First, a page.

Haunted plantation gets scare
ST. FRANCISVILLE - The mansion billed as America's most haunted plantation was nearly burned to the ground last night when a fire broke out in the gift shop, just feet away from the historic home.
The fire, likely caused by electrical problems, ignited the 200 year old building and threatened the main house.
"When I looked at the building, smoke was just pouring out of it, and as the evening went on all of sudden flames were shooting out of the middle and I took a picture of it," said Laura Nilson, who was visiting the home with her grandson.
While several firefighters worked tirelessly to keep the flames away from the main building, some people believe the spirits, many presume walk the grounds, played a role in protecting their home.
"If anything it was the ghost who stopped it, there's no reason why these buildings should be standing today with the age of the materials in them," said Teresa David, the general manager of the site.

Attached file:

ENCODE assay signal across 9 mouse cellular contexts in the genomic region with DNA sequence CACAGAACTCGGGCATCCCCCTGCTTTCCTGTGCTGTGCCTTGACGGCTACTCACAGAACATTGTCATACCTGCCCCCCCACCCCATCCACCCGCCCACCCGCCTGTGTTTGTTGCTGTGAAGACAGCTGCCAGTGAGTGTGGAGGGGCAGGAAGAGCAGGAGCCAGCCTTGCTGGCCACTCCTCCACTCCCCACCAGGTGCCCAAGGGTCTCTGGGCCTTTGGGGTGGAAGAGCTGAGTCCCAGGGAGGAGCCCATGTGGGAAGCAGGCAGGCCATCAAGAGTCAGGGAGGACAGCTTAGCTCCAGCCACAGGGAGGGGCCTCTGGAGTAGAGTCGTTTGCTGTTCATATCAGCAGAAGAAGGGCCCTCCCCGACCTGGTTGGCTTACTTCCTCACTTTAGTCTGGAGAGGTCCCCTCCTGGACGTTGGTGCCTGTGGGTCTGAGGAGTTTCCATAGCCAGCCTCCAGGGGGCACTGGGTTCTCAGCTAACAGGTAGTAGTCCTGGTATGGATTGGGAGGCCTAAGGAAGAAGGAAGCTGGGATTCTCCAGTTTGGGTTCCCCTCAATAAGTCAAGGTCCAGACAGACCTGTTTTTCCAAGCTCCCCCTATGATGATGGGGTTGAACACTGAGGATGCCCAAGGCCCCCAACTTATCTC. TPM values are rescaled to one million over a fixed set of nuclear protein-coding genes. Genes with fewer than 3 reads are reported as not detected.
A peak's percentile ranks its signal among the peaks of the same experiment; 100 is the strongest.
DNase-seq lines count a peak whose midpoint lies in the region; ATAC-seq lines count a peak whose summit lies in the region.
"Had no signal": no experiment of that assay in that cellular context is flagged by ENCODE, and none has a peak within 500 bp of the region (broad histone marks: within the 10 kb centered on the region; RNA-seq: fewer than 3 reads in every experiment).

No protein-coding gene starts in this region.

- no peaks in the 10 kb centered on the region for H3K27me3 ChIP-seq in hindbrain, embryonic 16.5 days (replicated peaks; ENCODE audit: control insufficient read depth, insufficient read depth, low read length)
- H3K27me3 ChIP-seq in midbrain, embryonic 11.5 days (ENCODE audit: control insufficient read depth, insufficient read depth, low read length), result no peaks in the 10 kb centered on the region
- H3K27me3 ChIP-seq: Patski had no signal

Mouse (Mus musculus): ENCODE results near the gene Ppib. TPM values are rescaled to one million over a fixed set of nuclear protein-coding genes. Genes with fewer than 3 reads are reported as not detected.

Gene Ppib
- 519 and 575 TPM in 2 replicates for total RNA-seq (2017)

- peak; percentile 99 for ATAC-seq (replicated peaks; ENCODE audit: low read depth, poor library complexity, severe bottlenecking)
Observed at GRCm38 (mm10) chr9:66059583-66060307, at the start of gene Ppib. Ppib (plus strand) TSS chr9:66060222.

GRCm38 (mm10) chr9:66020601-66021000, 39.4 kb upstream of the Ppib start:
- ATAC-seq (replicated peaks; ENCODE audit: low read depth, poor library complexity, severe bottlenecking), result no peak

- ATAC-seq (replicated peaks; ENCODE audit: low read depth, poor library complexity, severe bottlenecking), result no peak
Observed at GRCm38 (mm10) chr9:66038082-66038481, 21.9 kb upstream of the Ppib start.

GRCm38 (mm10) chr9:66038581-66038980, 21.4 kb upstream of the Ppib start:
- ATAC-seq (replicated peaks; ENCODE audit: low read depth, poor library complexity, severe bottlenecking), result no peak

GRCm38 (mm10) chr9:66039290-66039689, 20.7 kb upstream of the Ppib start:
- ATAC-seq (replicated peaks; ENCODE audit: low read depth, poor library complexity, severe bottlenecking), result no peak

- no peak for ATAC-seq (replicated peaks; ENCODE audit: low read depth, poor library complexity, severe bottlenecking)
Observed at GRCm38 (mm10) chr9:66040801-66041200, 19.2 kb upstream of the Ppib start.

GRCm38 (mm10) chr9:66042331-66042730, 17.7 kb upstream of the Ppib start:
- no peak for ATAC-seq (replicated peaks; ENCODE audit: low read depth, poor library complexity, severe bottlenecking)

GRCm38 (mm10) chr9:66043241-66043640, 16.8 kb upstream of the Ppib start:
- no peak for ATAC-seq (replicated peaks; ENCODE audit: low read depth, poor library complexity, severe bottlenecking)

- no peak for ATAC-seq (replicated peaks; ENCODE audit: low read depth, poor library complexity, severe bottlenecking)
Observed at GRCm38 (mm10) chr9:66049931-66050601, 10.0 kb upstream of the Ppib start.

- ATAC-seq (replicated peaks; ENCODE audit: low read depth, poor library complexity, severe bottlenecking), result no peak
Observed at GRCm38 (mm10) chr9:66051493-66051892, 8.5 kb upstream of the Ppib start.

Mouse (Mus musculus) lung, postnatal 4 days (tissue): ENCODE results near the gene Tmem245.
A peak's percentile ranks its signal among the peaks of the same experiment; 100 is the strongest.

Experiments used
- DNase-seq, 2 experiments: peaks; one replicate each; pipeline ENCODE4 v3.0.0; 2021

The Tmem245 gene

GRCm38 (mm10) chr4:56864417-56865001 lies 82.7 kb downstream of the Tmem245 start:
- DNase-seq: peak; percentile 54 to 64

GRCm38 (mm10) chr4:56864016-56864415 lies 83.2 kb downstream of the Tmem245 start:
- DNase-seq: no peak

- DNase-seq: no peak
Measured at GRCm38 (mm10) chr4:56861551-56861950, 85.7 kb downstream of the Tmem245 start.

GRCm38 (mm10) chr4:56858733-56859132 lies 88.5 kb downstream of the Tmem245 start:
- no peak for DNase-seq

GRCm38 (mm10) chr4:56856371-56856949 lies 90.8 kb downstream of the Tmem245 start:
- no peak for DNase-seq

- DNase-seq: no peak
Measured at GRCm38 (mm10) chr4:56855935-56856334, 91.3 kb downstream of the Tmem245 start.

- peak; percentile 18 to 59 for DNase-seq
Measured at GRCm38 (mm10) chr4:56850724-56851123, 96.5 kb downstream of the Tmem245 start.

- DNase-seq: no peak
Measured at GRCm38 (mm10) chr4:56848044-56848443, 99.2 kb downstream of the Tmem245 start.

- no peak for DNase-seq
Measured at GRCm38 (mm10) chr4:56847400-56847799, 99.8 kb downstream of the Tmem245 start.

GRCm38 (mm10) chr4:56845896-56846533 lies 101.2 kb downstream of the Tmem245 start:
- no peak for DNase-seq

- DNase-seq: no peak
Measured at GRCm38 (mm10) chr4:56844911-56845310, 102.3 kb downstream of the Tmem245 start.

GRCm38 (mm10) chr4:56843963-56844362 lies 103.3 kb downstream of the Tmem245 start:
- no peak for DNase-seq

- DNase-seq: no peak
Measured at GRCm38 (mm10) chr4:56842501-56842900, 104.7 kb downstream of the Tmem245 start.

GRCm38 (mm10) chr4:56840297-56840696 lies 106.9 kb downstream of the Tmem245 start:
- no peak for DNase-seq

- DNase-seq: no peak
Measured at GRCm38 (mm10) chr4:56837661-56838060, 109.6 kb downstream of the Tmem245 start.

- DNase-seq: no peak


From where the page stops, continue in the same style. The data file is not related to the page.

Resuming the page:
The Myrtles plans to rebuild the home and will accommodate guests and tours throughout the process.
Desktop NewsClick to open Continuous News in a sidebar that updates in real-time.
Parents brawl during youth baseball game after disagreeing with 13-year-old umpire
Republic Services to address trash pickup complaints in Wednesday news conference
Many look for alternatives to EBR school cuts
'They don't tell us what's going on;' Disgruntled Republic Services employee voices...
Stroke survivors using art therapy to regain motor skills, ease anxiety
'That's typical LSU;' Tailgating underway ahead of Baton Rouge Super Regional
PREVIEW: Southern breaks down Starkville Regional
LSU softball lands national No. 10 seed
Balancing Football and Track: The story of Kary Vincent Jr.
Sha'Carri Richardson's impressive impact on LSU Track and Field